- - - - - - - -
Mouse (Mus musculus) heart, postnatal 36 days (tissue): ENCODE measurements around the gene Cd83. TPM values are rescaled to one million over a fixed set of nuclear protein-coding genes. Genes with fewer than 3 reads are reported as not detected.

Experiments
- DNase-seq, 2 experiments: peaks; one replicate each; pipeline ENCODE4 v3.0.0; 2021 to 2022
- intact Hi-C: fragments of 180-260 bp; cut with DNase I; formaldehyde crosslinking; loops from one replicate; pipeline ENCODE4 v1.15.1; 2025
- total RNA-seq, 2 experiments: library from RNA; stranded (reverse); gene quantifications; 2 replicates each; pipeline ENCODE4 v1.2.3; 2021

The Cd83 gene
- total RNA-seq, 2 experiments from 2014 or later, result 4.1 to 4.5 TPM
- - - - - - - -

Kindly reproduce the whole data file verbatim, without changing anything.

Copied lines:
Mouse (Mus musculus) heart, postnatal 36 days (tissue): ENCODE measurements around the gene Cd83. TPM values are rescaled to one million over a fixed set of nuclear protein-coding genes. Genes with fewer than 3 reads are reported as not detected.

Experiments
- DNase-seq, 2 experiments: peaks; one replicate each; pipeline ENCODE4 v3.0.0; 2021 to 2022
- intact Hi-C: fragments of 180-260 bp; cut with DNase I; formaldehyde crosslinking; loops from one replicate; pipeline ENCODE4 v1.15.1; 2025
- total RNA-seq, 2 experiments: library from RNA; stranded (reverse); gene quantifications; 2 replicates each; pipeline ENCODE4 v1.2.3; 2021

The Cd83 gene
- total RNA-seq, 2 experiments from 2014 or later, result 4.1 to 4.5 TPM